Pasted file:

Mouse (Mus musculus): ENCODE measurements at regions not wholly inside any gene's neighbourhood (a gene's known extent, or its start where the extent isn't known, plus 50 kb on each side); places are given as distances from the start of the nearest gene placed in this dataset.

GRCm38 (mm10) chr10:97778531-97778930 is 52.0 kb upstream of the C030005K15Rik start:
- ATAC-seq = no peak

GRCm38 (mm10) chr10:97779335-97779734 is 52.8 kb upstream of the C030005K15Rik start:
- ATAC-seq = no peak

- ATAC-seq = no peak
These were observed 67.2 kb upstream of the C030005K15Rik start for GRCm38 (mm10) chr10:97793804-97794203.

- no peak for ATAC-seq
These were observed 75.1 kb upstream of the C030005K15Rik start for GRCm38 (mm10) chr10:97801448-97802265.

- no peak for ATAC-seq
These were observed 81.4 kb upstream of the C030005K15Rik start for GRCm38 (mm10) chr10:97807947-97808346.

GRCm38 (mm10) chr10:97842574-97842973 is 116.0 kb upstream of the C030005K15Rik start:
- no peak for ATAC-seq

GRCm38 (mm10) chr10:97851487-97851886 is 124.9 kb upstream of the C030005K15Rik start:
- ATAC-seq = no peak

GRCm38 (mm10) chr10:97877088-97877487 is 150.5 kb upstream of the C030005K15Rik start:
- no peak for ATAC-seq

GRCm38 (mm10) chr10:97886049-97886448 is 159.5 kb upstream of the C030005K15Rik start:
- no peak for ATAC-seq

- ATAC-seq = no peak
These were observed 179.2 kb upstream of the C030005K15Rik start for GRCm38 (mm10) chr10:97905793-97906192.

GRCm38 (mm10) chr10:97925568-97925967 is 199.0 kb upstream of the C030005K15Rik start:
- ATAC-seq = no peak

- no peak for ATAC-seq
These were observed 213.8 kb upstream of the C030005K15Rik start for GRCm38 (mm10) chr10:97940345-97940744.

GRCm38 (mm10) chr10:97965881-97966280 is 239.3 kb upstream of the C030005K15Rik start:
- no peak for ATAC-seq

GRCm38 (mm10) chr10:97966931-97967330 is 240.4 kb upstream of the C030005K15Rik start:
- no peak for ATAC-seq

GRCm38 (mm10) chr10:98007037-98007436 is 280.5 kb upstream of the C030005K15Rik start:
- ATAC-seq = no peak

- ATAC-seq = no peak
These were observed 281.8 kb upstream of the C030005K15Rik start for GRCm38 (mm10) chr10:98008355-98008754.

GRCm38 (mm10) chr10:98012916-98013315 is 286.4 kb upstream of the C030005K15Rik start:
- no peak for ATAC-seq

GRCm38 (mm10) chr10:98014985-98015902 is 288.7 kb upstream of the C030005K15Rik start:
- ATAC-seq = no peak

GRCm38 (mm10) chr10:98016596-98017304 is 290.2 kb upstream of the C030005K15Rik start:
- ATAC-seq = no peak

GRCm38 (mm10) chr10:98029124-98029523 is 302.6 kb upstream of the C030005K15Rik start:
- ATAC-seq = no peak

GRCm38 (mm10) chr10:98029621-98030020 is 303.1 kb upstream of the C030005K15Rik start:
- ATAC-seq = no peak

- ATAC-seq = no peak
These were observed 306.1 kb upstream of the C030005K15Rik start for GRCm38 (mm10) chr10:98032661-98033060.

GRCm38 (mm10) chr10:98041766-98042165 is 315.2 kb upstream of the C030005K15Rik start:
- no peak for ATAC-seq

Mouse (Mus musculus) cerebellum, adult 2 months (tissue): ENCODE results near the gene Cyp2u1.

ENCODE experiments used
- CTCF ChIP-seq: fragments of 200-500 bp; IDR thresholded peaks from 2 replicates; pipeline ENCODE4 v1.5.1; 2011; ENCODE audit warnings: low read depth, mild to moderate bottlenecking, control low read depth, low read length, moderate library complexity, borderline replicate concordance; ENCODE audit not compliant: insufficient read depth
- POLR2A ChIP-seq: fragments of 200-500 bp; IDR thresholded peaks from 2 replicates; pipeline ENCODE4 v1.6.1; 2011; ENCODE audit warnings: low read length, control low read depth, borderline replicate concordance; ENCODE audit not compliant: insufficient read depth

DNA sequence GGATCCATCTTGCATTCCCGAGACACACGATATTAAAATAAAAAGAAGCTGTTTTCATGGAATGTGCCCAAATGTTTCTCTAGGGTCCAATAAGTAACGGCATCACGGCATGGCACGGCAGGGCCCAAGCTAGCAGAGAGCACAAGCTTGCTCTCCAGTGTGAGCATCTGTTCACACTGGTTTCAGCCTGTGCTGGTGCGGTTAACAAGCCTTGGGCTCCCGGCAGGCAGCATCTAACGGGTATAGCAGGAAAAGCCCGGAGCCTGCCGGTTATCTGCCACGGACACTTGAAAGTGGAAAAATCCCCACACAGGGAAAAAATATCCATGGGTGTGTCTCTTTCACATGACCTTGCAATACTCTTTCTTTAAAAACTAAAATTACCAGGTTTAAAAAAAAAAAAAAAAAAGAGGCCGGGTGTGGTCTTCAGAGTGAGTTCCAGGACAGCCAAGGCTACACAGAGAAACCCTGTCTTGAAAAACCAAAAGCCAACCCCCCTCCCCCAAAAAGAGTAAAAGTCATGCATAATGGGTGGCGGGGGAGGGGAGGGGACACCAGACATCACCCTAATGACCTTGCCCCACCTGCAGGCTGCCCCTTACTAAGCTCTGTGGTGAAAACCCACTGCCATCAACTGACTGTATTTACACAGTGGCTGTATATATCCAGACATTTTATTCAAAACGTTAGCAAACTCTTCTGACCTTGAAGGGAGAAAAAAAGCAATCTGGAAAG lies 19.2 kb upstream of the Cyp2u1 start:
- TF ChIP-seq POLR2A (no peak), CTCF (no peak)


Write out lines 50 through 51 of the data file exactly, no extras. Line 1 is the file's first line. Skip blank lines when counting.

- CTCF ChIP-seq: fragments of 200-500 bp; IDR thresholded peaks from 2 replicates; pipeline ENCODE4 v1.5.1; 2011; ENCODE audit warnings: low read depth, mild to moderate bottlenecking, control low read depth, low read length, moderate library complexity, borderline replicate concordance; ENCODE audit not compliant: insufficient read depth
- POLR2A ChIP-seq: fragments of 200-500 bp; IDR thresholded peaks from 2 replicates; pipeline ENCODE4 v1.6.1; 2011; ENCODE audit warnings: low read length, control low read depth, borderline replicate concordance; ENCODE audit not compliant: insufficient read depth